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Burakumin - are the Japanese still uncivilised?

Skeletons from the mass graves of the Nanking massacre victims, uncovered.
I read this fascinating post in Slashdot today - Google Earth Raises Discrimination Issue In Japan
- which says:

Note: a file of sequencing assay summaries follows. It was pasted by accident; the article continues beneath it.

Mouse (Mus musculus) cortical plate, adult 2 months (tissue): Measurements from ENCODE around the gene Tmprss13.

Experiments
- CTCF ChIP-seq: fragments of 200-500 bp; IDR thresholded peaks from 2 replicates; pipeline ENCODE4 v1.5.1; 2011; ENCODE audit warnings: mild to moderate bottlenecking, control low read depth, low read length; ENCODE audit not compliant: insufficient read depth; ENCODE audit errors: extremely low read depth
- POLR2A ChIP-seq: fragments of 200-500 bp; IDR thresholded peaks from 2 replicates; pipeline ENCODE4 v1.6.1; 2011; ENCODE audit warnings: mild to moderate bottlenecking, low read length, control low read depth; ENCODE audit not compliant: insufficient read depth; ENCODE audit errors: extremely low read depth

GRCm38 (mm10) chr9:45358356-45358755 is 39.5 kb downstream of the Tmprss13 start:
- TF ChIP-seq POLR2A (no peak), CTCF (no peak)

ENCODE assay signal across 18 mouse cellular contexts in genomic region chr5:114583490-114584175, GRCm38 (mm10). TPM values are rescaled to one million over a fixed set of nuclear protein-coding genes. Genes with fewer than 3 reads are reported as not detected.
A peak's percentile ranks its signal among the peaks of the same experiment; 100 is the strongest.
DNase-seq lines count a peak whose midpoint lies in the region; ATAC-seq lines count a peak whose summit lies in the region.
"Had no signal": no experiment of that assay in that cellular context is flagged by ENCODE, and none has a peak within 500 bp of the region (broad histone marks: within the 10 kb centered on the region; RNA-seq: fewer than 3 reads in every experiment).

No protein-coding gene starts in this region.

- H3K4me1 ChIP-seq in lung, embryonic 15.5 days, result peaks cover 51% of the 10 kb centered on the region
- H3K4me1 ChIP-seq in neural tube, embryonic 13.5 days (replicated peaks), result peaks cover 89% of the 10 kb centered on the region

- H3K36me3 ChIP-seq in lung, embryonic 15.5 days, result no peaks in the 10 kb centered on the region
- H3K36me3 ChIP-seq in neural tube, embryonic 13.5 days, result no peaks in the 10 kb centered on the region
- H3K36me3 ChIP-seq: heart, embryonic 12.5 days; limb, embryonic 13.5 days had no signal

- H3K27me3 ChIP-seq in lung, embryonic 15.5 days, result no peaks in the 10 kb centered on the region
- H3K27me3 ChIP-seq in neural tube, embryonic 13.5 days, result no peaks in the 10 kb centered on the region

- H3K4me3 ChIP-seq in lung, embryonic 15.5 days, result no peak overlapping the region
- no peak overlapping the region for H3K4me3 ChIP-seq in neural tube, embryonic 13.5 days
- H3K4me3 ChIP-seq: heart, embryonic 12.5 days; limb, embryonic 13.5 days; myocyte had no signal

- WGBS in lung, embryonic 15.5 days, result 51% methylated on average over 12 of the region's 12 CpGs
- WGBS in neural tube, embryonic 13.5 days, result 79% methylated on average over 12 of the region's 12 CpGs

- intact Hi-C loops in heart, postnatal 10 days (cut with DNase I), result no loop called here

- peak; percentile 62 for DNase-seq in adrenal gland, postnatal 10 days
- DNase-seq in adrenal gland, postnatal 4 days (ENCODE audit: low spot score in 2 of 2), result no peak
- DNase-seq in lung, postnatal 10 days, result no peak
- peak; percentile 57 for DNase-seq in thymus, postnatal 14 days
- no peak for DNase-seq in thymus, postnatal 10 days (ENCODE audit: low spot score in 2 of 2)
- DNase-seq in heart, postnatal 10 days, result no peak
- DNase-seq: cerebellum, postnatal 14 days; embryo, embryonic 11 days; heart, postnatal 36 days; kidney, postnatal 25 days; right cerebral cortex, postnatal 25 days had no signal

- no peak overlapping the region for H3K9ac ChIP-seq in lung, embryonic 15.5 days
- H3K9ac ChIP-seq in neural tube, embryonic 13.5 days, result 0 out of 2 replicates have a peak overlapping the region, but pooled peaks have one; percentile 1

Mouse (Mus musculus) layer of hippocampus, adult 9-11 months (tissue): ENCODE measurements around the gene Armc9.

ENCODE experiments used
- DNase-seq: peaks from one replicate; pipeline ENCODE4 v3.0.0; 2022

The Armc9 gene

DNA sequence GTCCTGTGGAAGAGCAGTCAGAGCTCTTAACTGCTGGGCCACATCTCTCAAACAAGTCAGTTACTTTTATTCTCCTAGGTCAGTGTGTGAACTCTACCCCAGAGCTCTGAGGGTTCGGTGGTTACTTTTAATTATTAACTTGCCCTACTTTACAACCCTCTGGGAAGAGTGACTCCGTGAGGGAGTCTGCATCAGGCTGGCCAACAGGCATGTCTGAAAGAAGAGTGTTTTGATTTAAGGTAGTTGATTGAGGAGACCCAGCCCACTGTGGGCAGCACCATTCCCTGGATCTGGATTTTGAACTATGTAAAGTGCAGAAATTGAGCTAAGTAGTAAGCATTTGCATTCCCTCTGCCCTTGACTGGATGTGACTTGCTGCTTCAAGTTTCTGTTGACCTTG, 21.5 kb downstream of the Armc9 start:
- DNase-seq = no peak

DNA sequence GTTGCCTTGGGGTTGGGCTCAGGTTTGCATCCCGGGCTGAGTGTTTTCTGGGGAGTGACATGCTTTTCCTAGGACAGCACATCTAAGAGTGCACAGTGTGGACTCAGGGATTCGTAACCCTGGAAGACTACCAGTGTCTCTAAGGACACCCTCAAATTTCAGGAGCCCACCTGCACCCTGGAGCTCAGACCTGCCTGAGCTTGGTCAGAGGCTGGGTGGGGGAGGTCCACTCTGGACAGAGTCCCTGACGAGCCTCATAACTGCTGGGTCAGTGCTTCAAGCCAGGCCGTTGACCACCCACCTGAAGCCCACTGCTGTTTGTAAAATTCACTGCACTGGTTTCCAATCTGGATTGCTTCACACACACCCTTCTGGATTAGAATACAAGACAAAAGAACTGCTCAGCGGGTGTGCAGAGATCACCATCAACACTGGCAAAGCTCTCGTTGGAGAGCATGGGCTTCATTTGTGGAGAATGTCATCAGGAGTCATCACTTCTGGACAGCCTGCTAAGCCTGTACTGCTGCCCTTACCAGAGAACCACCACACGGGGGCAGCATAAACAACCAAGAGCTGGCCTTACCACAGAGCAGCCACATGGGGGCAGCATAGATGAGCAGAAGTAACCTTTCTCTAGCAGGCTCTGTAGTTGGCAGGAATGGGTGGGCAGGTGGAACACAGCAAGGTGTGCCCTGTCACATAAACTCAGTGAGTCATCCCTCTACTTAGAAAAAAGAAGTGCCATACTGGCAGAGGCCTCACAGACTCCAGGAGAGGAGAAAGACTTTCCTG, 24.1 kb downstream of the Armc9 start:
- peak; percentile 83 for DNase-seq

"The Times (UK) reports that by allowing old maps to be overlaid on satellite images of Tokyo, Osaka, and Kyoto, Google has unwittingly created a visual tool that has prolonged an ancient discrimination, says a lobbying group established to protect the human rights of three million burakumin, members of the sub-class condemned by the old feudal system in Japan to unclean jobs associated with death and dirt. 'We tend to think of maps as factual, like a satellite picture, but maps are never neutral, they always have a certain point of view,' says David Rumsey, a US map collector. Some Japanese companies actively screen out burakumin-linked job seekers, and some families hire private investigators to dig into the ancestry of fiances to make sure there is no burakumin taint. Because there is nothing physical to differentiate burakumin from other Japanese and because there are no clues in their names or accent, the only way of establishing whether or not they are burakumin is by tracing their family. By publishing the locations of burakumin ghettos with the modern street maps, the quest to trace ancestry is made easier, says Toru Matsuoka, an opposition MP and member of the Buraku Liberation League. Under pressure to diffuse criticism, Google has asked the owners of the woodblock print maps to remove the legend that identifies the ghetto with an old term, extremely offensive in modern usage, that translates loosely as 'scum town.' 'We had not acknowledged the seriousness of the map, but we do take this matter seriously,' says Yoshito Funabashi, a Google spokesman." The ancient Japanese caste system was made illegal 150 years ago, but silent discrimination remains. The issue is complicated by allegations of mob connections in the burakumin anti-discrimination organizations."